MSD Commission Focuses on Mental Healthcare, Communications Failures On Last Day Of Meetings

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The state body that's investigating the Parkland school shooting is continuing talks Thursday about Broward County's 911 system, gun purchase laws and mental healthcare. 

On the final day of its three-day meetings this month, the Public Safety Commission is discussing communication failures of the county's emergency 911 and radio systems that delayed the response during the shooting.

The commission has already received assurances that Coral Springs will work to join the county's 911 response system to make communication between different law enforcement agencies more seamless. Coral Springs decided not to join the county's system in 2014. 

"If they don't [join], somebody is going to do it for them," said Pinellas County Sheriff Bob Gualtieri, who is chairing the commission. "And then you're stuck with a result without having input into what you're stuck with."

Read more: Broward County's 911 System Under Scrutiny During Day 2 Of Stoneman Douglas Commission Meeting

The commission will conclude the three-day session on Thursday with talks about the Broward County mental health system and the Parkland school shooter's interactions with mental health providers.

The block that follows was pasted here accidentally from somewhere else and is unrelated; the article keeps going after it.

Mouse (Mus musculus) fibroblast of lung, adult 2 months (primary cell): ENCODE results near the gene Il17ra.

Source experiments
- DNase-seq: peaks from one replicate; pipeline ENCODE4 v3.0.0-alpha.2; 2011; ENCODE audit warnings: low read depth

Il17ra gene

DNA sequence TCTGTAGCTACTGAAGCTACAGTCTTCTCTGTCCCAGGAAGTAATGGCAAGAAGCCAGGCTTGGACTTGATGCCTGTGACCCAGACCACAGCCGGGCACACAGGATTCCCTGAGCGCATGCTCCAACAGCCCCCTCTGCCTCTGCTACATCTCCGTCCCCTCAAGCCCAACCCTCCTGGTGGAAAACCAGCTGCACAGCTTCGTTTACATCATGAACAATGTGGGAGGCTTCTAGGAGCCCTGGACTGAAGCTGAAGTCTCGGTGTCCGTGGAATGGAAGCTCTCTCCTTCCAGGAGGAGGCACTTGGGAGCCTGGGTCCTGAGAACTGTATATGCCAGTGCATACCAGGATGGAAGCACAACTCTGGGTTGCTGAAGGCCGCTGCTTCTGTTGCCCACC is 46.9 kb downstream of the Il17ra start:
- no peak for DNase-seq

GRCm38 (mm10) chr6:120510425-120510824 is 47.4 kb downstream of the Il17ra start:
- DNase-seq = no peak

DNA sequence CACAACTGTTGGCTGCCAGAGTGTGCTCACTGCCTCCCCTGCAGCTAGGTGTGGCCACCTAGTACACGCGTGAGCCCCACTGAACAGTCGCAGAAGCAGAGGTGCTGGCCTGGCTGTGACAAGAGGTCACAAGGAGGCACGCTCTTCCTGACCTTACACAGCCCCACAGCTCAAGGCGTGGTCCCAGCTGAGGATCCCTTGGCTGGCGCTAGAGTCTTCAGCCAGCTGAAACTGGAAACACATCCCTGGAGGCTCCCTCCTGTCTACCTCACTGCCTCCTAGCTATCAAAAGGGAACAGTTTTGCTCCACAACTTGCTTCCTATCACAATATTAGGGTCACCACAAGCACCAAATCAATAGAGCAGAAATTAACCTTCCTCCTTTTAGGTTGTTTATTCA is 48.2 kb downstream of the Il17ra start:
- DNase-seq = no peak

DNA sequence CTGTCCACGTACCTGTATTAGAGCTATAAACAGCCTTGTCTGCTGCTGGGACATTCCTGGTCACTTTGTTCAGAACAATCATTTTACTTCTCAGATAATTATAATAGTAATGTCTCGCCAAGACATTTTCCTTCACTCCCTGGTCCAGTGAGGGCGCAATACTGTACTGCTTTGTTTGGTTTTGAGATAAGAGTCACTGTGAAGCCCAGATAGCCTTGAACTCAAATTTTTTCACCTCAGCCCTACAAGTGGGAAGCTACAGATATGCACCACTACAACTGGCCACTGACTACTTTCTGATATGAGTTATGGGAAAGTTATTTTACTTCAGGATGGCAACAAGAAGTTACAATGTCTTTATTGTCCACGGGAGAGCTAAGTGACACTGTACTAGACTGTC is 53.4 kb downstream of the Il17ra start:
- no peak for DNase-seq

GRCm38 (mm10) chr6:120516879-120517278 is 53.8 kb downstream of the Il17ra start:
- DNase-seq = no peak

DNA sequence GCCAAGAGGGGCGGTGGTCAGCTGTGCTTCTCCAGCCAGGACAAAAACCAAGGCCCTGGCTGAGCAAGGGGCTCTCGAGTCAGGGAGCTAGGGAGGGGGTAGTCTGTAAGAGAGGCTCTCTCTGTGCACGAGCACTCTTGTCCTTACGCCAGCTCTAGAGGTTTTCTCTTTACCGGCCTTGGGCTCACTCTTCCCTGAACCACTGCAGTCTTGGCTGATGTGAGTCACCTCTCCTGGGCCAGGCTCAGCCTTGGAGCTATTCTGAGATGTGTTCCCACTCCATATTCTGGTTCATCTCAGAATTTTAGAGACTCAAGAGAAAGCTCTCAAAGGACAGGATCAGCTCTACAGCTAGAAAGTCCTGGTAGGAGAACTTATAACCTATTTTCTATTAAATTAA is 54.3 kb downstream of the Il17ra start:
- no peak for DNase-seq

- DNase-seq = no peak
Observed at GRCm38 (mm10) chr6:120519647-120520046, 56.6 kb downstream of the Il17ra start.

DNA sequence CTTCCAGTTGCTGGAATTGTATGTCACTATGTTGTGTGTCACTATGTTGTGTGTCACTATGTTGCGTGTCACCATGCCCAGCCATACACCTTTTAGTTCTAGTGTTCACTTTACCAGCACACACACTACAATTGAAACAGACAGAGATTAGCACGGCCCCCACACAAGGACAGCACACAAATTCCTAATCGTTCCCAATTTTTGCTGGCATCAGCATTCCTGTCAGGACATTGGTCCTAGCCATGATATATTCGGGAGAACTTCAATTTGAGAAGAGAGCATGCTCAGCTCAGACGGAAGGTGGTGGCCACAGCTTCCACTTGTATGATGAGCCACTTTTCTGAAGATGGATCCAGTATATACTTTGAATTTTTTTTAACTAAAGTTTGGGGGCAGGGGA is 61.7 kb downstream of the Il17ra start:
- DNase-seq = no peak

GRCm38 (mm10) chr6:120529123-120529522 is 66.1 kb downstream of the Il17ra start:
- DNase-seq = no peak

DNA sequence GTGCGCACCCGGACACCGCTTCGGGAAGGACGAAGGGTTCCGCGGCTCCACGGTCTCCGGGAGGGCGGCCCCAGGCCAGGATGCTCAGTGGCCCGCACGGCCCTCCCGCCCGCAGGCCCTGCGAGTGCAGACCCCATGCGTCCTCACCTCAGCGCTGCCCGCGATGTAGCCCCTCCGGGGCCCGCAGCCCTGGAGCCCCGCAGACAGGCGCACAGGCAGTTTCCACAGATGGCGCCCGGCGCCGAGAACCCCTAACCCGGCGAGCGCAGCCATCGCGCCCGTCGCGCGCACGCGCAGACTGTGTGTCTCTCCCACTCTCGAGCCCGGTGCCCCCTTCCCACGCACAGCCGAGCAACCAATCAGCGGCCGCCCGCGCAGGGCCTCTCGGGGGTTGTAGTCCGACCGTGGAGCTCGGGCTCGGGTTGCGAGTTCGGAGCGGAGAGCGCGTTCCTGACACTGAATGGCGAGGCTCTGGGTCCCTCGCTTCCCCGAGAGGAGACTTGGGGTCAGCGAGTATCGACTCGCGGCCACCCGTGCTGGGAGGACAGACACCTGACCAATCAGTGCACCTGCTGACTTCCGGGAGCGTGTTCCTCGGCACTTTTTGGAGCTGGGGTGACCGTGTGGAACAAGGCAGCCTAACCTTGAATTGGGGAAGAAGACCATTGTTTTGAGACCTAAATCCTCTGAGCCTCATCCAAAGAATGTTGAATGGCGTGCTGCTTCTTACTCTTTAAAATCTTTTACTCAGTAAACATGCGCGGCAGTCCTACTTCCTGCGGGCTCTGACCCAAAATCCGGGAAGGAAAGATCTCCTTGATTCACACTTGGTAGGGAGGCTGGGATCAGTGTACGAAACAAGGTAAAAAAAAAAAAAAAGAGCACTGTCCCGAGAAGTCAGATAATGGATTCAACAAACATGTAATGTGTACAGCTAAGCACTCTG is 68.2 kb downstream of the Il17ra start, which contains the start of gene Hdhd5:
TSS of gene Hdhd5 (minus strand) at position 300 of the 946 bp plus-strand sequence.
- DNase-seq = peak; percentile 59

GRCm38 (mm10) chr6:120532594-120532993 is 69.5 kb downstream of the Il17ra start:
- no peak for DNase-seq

The meeting comes after the commission reviewed on Wednesday the county's 911 call system following reports that police had difficulty reaching each other on Feb. 14 and that emergency calls during the shooting went to several different call centers. 

Broward County has a county-wide system and two separate ones in Coral Springs and Plantation. Parkland is unique because its 911 calls on a landline go straight to a county dispatch office. But an emergency call from a cell phone in the city is routed to nearby Coral Springs before it is transferred to Broward County for 911 dispatch.

The county has wanted to create one system, but Coral Springs and Plantation decided not to join in 2014. The commission criticized that decision on Wednesday because it has forced Coral Springs' and the county's call centers to transfer calls to each other. The transfers slow down the emergency response process, which occurred during the Parkland school shooting. 

Coral Springs Deputy Police Chief Shawn Backer defended the city on Wednesday, saying that having its own system allows his police department to more efficiently respond to calls. But on Thursday he said Coral Springs is now willing to join the county's system. 

"What we're telling you we're willing to do is be flexible to collaborate and work towards resolving this," he said. "I'm confident that if each entity is reasonable and practical, we'll get that done." 

Gualtieri said such a decision would streamline emergency communications between agencies.